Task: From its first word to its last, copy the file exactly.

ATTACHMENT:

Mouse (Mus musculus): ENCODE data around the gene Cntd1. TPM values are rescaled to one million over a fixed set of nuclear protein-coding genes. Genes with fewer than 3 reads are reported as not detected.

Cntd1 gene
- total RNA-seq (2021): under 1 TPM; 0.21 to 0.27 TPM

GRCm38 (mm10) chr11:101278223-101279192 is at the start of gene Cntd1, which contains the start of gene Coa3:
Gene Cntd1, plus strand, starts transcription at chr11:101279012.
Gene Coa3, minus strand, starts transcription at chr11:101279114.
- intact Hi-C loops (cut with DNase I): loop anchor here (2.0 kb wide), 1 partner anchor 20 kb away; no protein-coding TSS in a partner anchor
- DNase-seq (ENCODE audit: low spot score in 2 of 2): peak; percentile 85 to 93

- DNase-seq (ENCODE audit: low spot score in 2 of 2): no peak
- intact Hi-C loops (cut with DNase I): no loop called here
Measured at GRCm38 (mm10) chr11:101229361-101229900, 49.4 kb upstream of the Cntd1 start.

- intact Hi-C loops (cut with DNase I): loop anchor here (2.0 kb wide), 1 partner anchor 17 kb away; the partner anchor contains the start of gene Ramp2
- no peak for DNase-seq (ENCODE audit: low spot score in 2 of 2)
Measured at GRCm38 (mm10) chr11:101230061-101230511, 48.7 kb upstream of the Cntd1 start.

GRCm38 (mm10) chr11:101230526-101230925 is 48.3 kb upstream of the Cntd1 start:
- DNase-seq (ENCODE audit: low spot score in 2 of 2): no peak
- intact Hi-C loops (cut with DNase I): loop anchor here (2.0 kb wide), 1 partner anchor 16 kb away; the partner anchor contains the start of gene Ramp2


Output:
Mouse (Mus musculus): ENCODE data around the gene Cntd1. TPM values are rescaled to one million over a fixed set of nuclear protein-coding genes. Genes with fewer than 3 reads are reported as not detected.

Cntd1 gene
- total RNA-seq (2021): under 1 TPM; 0.21 to 0.27 TPM

GRCm38 (mm10) chr11:101278223-101279192 is at the start of gene Cntd1, which contains the start of gene Coa3:
Gene Cntd1, plus strand, starts transcription at chr11:101279012.
Gene Coa3, minus strand, starts transcription at chr11:101279114.
- intact Hi-C loops (cut with DNase I): loop anchor here (2.0 kb wide), 1 partner anchor 20 kb away; no protein-coding TSS in a partner anchor
- DNase-seq (ENCODE audit: low spot score in 2 of 2): peak; percentile 85 to 93

- DNase-seq (ENCODE audit: low spot score in 2 of 2): no peak
- intact Hi-C loops (cut with DNase I): no loop called here
Measured at GRCm38 (mm10) chr11:101229361-101229900, 49.4 kb upstream of the Cntd1 start.

- intact Hi-C loops (cut with DNase I): loop anchor here (2.0 kb wide), 1 partner anchor 17 kb away; the partner anchor contains the start of gene Ramp2
- no peak for DNase-seq (ENCODE audit: low spot score in 2 of 2)
Measured at GRCm38 (mm10) chr11:101230061-101230511, 48.7 kb upstream of the Cntd1 start.

GRCm38 (mm10) chr11:101230526-101230925 is 48.3 kb upstream of the Cntd1 start:
- DNase-seq (ENCODE audit: low spot score in 2 of 2): no peak
- intact Hi-C loops (cut with DNase I): loop anchor here (2.0 kb wide), 1 partner anchor 16 kb away; the partner anchor contains the start of gene Ramp2